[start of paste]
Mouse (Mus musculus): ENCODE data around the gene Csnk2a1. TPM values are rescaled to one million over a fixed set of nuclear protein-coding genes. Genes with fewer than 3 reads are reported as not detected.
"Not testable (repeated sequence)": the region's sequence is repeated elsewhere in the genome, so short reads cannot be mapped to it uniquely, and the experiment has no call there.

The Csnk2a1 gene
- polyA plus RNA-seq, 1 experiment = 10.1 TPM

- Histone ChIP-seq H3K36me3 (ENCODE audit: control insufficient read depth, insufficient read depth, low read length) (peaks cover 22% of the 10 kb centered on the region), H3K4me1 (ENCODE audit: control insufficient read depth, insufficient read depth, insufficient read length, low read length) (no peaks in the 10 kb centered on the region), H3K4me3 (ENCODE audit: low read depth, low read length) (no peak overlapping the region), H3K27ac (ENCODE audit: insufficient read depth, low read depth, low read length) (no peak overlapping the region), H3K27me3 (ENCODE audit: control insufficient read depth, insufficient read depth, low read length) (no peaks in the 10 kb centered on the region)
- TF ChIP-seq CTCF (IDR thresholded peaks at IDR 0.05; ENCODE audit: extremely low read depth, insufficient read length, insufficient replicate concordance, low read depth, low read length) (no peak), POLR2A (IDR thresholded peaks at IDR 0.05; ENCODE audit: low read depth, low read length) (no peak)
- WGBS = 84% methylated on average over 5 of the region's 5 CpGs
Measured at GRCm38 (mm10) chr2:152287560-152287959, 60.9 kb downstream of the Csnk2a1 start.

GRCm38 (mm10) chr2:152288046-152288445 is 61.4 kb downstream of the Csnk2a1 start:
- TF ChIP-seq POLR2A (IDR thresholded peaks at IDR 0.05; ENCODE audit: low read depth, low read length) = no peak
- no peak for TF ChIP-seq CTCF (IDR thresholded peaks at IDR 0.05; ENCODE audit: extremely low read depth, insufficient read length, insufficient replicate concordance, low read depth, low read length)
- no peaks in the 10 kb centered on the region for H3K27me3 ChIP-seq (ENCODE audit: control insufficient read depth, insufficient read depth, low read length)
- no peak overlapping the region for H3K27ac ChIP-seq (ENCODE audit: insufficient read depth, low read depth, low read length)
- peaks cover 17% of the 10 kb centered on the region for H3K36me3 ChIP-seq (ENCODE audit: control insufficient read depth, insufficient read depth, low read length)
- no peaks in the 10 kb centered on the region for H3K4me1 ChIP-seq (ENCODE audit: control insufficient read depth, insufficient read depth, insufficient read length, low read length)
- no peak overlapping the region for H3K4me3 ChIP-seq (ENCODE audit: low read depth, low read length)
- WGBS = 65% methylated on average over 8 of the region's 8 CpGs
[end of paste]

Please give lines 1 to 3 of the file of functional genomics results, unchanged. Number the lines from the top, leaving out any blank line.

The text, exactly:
Mouse (Mus musculus): ENCODE data around the gene Csnk2a1. TPM values are rescaled to one million over a fixed set of nuclear protein-coding genes. Genes with fewer than 3 reads are reported as not detected.
"Not testable (repeated sequence)": the region's sequence is repeated elsewhere in the genome, so short reads cannot be mapped to it uniquely, and the experiment has no call there.

The Csnk2a1 gene